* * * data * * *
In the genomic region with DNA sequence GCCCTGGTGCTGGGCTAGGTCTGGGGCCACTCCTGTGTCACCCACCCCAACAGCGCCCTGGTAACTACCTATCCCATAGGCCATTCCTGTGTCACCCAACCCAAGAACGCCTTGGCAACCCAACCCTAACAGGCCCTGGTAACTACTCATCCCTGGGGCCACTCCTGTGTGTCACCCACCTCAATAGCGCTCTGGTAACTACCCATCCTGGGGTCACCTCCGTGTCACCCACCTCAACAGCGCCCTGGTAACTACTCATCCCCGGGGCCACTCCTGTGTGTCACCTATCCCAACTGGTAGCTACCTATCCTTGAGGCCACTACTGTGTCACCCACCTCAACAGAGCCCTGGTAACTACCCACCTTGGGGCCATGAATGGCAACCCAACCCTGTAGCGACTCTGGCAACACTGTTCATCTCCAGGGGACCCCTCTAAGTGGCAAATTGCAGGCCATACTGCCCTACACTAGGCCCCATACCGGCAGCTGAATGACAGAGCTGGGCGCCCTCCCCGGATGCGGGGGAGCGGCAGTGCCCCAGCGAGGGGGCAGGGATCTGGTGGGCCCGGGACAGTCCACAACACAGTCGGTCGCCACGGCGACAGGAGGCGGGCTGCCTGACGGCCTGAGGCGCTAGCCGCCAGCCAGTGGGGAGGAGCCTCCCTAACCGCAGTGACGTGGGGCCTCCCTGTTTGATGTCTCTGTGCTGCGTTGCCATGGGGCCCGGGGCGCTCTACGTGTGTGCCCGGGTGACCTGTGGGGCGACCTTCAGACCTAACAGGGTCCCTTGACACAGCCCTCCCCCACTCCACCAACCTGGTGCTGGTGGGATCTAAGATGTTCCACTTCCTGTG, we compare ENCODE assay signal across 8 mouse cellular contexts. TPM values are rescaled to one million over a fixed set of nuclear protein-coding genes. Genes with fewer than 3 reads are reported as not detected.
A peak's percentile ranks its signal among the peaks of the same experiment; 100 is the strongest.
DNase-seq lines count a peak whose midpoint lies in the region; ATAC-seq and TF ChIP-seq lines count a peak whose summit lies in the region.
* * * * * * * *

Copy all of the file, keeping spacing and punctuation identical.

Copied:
In the genomic region with DNA sequence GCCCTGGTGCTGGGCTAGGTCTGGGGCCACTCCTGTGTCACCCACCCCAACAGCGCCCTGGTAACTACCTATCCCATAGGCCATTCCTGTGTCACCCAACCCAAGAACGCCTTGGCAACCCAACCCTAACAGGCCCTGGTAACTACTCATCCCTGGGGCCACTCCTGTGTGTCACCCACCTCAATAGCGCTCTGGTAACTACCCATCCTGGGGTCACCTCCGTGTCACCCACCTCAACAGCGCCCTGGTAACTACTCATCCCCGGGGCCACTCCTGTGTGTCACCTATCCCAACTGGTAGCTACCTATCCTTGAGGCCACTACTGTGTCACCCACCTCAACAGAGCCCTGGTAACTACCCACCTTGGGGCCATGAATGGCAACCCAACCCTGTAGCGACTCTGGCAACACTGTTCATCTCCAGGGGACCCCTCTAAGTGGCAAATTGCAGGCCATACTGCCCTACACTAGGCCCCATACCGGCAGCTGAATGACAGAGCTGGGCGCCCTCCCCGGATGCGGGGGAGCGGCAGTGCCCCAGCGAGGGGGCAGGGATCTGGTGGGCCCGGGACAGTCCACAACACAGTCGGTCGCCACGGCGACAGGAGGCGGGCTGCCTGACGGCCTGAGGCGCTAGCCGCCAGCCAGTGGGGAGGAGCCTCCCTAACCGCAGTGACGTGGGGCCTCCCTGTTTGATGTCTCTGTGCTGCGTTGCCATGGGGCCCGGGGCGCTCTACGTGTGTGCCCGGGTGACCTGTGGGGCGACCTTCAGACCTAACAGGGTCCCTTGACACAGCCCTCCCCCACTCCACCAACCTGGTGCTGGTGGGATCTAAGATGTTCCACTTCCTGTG, we compare ENCODE assay signal across 8 mouse cellular contexts. TPM values are rescaled to one million over a fixed set of nuclear protein-coding genes. Genes with fewer than 3 reads are reported as not detected.
A peak's percentile ranks its signal among the peaks of the same experiment; 100 is the strongest.
DNase-seq lines count a peak whose midpoint lies in the region; ATAC-seq and TF ChIP-seq lines count a peak whose summit lies in the region.